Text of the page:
THE LEGO MOVIE 2: THE SECOND PART

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When I first learned of a theatrical LEGO movie to be released in early 2014, I’ll admit to being nearly 100% uninterested in a film that would undoubtedly turn out just as cookie-cutter as every direct-to-video Lego outing seen prior up to that point.  This all changed, however, upon viewing the simply named The Lego Movie’s first teaser-this, truly, seemed like something different. 

The Lego Movie, quite simply, blew me away upon first viewing-with an all-star cast consisting of the likes of Chris Pratt, Will Ferrell, Elizabeth Banks, Will Arnett, Alison Brie, Nick Offerman, Charlie Day, Liam Neeson and Morgan Freeman, among many others too numerous to name, directors/writers Phil Lord & Christopher Miller have created a film that not only ropes in cameos from the various properties partnered with LEGO over the years (Star Wars, DC, Teenage Mutant Ninja Turtles, Lord of the Rings, alongside others) but possesses some excellent messages about the meaning of LEGOs and how different generations interpret their intended use.  Loaded with fantastic recurring jokes, a unique twist towards the end and a great final scene, The Lego Movie stands out as a Toy Story for a new era, with a story about being yourself that feels far more fresh than the extensive list of predecessors in possession of the same theme. 

Though it’s been five long years since our intrepid anthropomorphic minifigs graced the silver screen, The Lego Movie 2: The Second Part picks up right where the original left off, in which the city of Bricksburg has become Apocalypseburg following Emmet’s, the affable construction worker-turned-LEGO Master Builder, defeat of Lord Business and subsequent takeover by a race of DUPLOs seemingly bent on world domination.  When his friends are captured by a mysterious figure and taken hostage by a bizarre queen in a far-off land, it’s up to Emmet to track them down, save the day and hopefully ward off an impending Armageddon that threatens their entire existence, once again.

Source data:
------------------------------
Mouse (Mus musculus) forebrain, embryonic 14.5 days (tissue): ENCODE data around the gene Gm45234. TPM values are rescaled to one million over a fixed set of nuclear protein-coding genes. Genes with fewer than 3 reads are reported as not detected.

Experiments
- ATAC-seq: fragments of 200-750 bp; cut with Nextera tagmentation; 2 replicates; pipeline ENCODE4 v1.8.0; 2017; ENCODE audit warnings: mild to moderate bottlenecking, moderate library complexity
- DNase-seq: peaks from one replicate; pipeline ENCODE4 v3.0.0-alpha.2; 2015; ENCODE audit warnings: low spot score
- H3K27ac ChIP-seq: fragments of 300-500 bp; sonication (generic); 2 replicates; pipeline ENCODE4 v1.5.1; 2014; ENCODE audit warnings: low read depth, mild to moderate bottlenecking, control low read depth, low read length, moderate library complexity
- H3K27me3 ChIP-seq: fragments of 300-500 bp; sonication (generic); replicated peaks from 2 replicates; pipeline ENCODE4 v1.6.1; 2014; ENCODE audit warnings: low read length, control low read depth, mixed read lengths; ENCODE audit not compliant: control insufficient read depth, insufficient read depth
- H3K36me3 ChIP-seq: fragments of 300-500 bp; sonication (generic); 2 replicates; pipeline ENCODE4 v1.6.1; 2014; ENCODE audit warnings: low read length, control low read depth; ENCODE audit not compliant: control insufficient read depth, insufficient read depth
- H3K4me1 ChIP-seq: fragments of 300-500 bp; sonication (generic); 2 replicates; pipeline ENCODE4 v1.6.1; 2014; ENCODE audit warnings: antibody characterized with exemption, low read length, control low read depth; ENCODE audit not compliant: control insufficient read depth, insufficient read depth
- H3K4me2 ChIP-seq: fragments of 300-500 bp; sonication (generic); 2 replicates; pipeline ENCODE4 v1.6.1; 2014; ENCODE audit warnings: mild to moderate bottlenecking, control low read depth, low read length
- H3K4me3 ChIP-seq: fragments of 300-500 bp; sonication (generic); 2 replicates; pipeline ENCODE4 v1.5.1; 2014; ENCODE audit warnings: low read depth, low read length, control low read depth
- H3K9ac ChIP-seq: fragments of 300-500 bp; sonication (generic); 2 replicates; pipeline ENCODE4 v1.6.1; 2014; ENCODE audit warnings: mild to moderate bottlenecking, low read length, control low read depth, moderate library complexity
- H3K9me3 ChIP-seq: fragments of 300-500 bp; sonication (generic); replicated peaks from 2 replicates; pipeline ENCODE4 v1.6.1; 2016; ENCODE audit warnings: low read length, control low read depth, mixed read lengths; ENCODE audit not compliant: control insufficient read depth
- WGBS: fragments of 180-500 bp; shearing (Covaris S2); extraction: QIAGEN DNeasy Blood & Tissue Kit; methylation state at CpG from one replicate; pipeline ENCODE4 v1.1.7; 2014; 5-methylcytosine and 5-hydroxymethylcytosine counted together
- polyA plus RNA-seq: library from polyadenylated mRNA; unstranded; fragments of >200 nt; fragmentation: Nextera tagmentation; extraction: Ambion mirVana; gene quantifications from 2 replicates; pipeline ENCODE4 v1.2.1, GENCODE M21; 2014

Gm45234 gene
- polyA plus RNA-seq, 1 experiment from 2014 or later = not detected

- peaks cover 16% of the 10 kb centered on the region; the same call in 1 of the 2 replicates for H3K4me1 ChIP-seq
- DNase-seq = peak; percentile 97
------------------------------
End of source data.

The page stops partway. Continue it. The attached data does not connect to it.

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Luckily, the cast operates on the same level of quality as seen in the original, with Pratt once again bringing a healthy dose of Andy Dwyer into his role as Emmet in addition to a new character, Rex Dangervest, a fusion of roughly every major role Pratt has either portrayed previously or is rumored to have taken.  As Dangervest, Pratt gets another opportunity to deliver a decent amount of comedy, playing off himself as Emmet well with a deliberately over-the-top action hero performance and serving as a reminder of why Pratt is truly gifted in the field of effortless comedy.  Elizabeth Banks once again does well as Lucy/Wyldstyle, with a slightly larger role than that seen in The Lego Movie and a further dive into her relationship with Emmet.  Unfortunately, returning cast members Will Ferrell as President Business/The Man Upstairs, Alison Brie’s Unikitty, Nick Offerman’s Metalbeard and Charlie Day’s Benny all have significantly reduced screentime, while Liam Neeson as Good Cop/Bad Cop/Scribble Cop & Morgan Freeman’s Virtuvius have no lines whatsoever.  At least Will Arnett’s Batman gets a healthy chunk of the film, even if it’s largely unnecessary following his fantastic solo outing two years prior in The Lego Batman Movie, but for every decent quip escaping Batman’s lips there’s a joke taken too far, such as Unikitty’s Hulk-esque anger mode that was seen once towards the end of The Lego Movie as well as Benny’s continued obsession with spaceships, both of which become exhausting as the film slogs on.